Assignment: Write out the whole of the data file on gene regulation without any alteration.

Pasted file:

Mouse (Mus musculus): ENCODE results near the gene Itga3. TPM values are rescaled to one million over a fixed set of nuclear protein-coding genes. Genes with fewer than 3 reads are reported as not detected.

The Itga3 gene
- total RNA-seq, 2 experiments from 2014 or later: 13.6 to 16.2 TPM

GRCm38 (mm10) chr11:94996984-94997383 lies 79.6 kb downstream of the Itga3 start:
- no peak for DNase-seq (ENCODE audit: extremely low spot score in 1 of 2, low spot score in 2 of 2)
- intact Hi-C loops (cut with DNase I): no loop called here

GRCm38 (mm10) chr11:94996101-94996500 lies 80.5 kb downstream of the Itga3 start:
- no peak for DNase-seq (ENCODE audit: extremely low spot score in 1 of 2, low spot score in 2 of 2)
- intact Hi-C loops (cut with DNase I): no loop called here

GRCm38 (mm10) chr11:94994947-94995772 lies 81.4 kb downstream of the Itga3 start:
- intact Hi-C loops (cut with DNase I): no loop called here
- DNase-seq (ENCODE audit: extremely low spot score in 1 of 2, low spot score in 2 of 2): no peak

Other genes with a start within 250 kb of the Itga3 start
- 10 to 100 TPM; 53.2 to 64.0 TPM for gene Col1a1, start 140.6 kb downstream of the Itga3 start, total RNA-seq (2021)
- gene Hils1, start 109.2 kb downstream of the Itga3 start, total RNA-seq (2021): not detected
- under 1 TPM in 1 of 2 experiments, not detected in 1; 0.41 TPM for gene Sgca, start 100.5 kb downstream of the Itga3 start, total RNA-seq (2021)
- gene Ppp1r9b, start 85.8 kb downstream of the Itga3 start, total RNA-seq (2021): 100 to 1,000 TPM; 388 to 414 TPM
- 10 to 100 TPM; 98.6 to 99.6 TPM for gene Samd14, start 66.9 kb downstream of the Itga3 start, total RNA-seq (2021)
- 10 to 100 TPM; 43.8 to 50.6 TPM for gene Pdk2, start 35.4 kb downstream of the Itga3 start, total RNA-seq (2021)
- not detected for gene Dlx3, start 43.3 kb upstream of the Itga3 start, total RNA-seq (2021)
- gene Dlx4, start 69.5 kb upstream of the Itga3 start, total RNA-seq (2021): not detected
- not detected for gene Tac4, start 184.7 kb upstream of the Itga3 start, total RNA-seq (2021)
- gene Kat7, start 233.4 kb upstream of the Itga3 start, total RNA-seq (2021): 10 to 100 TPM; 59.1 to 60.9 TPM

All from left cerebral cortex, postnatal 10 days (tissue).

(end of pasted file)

Mouse (Mus musculus): ENCODE results near the gene Itga3. TPM values are rescaled to one million over a fixed set of nuclear protein-coding genes. Genes with fewer than 3 reads are reported as not detected.

The Itga3 gene
- total RNA-seq, 2 experiments from 2014 or later: 13.6 to 16.2 TPM

GRCm38 (mm10) chr11:94996984-94997383 lies 79.6 kb downstream of the Itga3 start:
- no peak for DNase-seq (ENCODE audit: extremely low spot score in 1 of 2, low spot score in 2 of 2)
- intact Hi-C loops (cut with DNase I): no loop called here

GRCm38 (mm10) chr11:94996101-94996500 lies 80.5 kb downstream of the Itga3 start:
- no peak for DNase-seq (ENCODE audit: extremely low spot score in 1 of 2, low spot score in 2 of 2)
- intact Hi-C loops (cut with DNase I): no loop called here

GRCm38 (mm10) chr11:94994947-94995772 lies 81.4 kb downstream of the Itga3 start:
- intact Hi-C loops (cut with DNase I): no loop called here
- DNase-seq (ENCODE audit: extremely low spot score in 1 of 2, low spot score in 2 of 2): no peak

Other genes with a start within 250 kb of the Itga3 start
- 10 to 100 TPM; 53.2 to 64.0 TPM for gene Col1a1, start 140.6 kb downstream of the Itga3 start, total RNA-seq (2021)
- gene Hils1, start 109.2 kb downstream of the Itga3 start, total RNA-seq (2021): not detected
- under 1 TPM in 1 of 2 experiments, not detected in 1; 0.41 TPM for gene Sgca, start 100.5 kb downstream of the Itga3 start, total RNA-seq (2021)
- gene Ppp1r9b, start 85.8 kb downstream of the Itga3 start, total RNA-seq (2021): 100 to 1,000 TPM; 388 to 414 TPM
- 10 to 100 TPM; 98.6 to 99.6 TPM for gene Samd14, start 66.9 kb downstream of the Itga3 start, total RNA-seq (2021)
- 10 to 100 TPM; 43.8 to 50.6 TPM for gene Pdk2, start 35.4 kb downstream of the Itga3 start, total RNA-seq (2021)
- not detected for gene Dlx3, start 43.3 kb upstream of the Itga3 start, total RNA-seq (2021)
- gene Dlx4, start 69.5 kb upstream of the Itga3 start, total RNA-seq (2021): not detected
- not detected for gene Tac4, start 184.7 kb upstream of the Itga3 start, total RNA-seq (2021)
- gene Kat7, start 233.4 kb upstream of the Itga3 start, total RNA-seq (2021): 10 to 100 TPM; 59.1 to 60.9 TPM

All from left cerebral cortex, postnatal 10 days (tissue).